Mnemonics: 5 Types To Support Specific Student Needs

Have you ever worked with students that need to memorize large amounts of information and constantly complain that it is too hard!  Memory strategies are definitely the way to go in this situation. No, I’m not talking about brain training apps!  I’m talking about evidence-based strategies.

Give these a spin:

1) Take a guess. One of the best ways to remember a new word, it turns out, is to guess its meaning before you even know it. You’ll likely be wrong; however, just the act of guessing can help you remember the correct name when you’re told the answer.  This is an awesome strategy to utilize when trying to remember names.

2) Repeat, repeat, repeat. It’s well established that repetition is key to memory.   Mega-drilling, which is repeating something 30 times, has been especially powerful.  According to this technique, an individual is more likely to remember something at a later date if he/she actively recalled it at least 30 times when initially learning the information.

3) Create a mnemonic. Mnemonic strategies are systematic procedures for enhancing memory and making information more meaningful.  Educational research has repeatedly demonstrated that the way information is initially encoded facilitates the memory and the recall of this information much better for the learner. Fundamentally, mnemonic strategies find a way to relate new information to information that is already stored in long-term memory.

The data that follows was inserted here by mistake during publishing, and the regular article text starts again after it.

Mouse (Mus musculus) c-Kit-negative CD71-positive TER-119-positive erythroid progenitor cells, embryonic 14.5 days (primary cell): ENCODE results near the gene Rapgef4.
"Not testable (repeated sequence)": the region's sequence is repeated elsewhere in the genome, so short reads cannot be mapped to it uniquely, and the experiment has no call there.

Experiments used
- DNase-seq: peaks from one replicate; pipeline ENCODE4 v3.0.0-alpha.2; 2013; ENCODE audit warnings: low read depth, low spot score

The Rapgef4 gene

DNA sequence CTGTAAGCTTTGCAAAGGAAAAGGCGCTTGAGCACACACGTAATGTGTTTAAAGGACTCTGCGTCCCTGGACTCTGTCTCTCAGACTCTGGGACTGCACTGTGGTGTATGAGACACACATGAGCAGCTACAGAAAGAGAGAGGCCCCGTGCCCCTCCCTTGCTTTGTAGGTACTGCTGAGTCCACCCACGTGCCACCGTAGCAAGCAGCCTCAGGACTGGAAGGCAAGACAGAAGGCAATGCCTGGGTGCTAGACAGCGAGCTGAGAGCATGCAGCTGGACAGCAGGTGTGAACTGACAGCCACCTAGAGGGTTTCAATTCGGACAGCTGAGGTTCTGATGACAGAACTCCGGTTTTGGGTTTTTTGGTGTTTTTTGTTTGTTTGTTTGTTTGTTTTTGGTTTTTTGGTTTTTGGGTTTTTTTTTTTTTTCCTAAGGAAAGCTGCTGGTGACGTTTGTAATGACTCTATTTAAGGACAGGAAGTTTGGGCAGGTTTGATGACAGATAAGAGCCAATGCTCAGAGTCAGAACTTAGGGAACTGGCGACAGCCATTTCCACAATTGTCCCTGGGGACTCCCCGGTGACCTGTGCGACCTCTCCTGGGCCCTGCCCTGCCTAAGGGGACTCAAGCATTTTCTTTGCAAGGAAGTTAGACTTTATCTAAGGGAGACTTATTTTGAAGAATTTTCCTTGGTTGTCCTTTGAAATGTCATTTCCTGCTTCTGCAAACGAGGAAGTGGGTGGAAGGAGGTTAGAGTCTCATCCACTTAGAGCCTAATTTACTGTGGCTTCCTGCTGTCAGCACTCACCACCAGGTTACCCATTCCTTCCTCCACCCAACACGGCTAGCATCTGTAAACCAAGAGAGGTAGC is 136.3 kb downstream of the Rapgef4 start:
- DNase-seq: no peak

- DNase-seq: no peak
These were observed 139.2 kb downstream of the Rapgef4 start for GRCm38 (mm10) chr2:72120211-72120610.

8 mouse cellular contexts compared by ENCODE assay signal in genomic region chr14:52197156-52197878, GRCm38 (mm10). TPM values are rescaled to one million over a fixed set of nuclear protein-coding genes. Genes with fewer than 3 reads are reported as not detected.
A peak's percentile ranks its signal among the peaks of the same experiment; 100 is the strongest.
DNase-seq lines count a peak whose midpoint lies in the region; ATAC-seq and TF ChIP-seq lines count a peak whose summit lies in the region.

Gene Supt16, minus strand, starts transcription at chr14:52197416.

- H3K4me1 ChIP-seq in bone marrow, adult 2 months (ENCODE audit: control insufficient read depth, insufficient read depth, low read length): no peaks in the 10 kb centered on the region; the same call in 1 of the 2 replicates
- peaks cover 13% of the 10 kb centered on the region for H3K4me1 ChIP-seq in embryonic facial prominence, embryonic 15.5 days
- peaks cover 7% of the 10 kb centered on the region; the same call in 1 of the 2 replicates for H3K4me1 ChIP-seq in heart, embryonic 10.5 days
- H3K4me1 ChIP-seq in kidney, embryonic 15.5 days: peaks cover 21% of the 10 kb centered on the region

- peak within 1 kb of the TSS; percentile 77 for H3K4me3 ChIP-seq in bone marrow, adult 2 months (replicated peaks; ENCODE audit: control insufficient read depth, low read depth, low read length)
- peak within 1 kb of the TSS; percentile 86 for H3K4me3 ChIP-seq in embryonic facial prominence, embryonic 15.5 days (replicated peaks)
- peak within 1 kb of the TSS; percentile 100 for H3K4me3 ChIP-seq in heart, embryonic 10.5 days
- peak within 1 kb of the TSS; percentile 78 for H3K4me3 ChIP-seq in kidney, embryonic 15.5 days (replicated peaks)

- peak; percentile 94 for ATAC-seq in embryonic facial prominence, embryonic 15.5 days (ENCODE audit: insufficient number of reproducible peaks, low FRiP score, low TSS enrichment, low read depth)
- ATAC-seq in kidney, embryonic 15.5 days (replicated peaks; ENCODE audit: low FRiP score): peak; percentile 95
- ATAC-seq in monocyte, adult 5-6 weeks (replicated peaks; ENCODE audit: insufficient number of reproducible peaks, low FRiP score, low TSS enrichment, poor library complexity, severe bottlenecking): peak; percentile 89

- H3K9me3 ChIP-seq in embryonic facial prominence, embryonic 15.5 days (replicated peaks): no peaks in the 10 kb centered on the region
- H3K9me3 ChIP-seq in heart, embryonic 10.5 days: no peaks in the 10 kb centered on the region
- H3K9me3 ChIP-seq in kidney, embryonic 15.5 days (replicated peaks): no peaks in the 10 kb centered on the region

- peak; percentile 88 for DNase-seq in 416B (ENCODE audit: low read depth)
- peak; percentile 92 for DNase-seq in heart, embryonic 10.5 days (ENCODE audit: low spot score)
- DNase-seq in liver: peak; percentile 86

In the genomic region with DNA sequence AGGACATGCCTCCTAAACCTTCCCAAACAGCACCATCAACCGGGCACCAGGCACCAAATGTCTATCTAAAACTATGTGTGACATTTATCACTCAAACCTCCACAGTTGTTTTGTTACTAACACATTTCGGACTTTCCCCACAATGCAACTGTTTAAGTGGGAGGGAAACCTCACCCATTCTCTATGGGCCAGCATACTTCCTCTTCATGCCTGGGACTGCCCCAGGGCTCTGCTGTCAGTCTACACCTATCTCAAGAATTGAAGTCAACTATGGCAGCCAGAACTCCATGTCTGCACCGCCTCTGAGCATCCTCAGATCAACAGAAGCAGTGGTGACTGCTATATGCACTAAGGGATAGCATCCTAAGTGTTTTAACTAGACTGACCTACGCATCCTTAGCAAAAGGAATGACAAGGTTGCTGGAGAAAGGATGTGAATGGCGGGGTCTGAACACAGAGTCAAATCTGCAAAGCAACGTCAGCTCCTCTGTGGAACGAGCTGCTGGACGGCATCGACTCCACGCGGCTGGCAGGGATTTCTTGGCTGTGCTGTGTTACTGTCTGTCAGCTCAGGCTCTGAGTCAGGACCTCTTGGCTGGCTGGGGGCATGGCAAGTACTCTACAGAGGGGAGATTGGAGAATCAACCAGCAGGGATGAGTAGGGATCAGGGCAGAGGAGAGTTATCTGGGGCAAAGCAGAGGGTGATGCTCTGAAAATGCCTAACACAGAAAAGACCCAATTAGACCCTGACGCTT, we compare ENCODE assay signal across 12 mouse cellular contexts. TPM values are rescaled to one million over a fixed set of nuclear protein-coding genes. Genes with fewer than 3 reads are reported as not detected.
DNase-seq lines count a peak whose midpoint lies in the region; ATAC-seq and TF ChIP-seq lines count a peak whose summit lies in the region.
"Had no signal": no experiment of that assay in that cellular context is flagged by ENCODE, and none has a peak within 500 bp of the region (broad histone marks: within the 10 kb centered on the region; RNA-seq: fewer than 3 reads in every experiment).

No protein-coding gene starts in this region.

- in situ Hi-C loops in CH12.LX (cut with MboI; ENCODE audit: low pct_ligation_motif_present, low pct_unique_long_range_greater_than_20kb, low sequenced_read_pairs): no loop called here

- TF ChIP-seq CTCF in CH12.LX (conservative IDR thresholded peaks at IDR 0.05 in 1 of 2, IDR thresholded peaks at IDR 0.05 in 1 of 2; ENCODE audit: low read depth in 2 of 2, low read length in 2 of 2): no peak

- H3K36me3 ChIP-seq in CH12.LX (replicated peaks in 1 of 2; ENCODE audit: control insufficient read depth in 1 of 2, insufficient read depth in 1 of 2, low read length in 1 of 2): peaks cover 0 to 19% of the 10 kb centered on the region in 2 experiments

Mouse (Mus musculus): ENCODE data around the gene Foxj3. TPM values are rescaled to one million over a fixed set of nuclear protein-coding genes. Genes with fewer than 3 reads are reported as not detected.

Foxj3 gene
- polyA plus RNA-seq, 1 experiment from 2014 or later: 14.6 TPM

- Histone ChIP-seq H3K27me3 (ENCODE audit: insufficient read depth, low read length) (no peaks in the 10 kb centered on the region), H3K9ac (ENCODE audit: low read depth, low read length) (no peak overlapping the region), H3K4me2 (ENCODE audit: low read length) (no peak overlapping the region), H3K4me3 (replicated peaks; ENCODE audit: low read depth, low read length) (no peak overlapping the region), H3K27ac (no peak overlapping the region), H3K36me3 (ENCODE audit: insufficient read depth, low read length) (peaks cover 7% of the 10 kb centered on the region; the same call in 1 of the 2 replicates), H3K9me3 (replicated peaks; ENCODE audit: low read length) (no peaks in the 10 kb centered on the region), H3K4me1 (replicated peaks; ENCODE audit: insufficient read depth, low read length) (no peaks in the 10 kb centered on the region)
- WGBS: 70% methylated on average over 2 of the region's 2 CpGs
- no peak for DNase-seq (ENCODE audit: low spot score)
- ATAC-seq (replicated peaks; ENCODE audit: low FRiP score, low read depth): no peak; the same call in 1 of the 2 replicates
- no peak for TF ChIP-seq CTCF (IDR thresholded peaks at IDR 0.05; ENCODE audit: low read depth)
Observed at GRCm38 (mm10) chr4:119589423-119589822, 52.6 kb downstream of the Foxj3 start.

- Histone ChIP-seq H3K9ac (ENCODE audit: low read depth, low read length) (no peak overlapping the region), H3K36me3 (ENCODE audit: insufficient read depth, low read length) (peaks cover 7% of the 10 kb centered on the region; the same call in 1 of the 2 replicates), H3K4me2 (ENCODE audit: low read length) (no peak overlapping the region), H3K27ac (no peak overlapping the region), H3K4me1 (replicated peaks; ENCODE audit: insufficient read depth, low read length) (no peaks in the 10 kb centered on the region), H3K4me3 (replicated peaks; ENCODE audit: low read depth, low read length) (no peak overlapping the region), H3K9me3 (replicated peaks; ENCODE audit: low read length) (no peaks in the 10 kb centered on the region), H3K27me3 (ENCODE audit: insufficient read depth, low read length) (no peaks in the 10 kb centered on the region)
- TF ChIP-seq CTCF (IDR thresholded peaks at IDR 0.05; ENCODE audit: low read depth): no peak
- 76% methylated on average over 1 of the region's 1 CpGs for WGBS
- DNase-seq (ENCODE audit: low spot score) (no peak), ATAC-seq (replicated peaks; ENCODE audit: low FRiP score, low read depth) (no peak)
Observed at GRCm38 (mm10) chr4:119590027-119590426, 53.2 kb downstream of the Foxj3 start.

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There are many different types of Mnemonics.  Use the information below to help you determine what type you should utilize depending on the specific needs of your students.  

Note: Mastropieri and Scruggs (1998) define mnemonics as a systematic procedure for enhancing memory. They caution that mnemonics are not a comprehensive teaching method. Moreover, mnemonics are memory strategies, not comprehension strategies.

Keyword Mnemonics

Learning new vocabulary words and facts can be easier when students connect the new information with something that’s already familiar to them. The keyword method links a new word or concept to an easily recognized known word that sounds similar. The student creates a visual image depicting this connection, which makes the new information easier to store and retrieve as needed.

Follow the 3Rs when you are developing a keyword mnemonic.

Reconstructing: A keyword is a word that is familiar to the student’s vocabulary, can be easily developed into a picture, and sounds like the actual word that is to be learned.

Relating: Create a picture that depicts the keyword interacting with the definition.

Retrieve: Teach the process of how the student must go through the steps to effectively recall and remember the new vocabulary word and meaning.

Examples of keyword mnemonics:

  • Say your students need to learn the words for two different parts of the brain: cerebrum and cerebellum. Since the cerebrum is larger than the cerebellum, the keyword for cerebrum could be drum (a large instrument) and the keyword for cerebellum could be bell (a small instrument). Help your students remember that the cerebrum is the largest part of the brain by connecting it with the image of a drum, which makes a big sound and takes up a large amount of space. You can even draw a picture of a large drum in the brain where the cerebrum is located.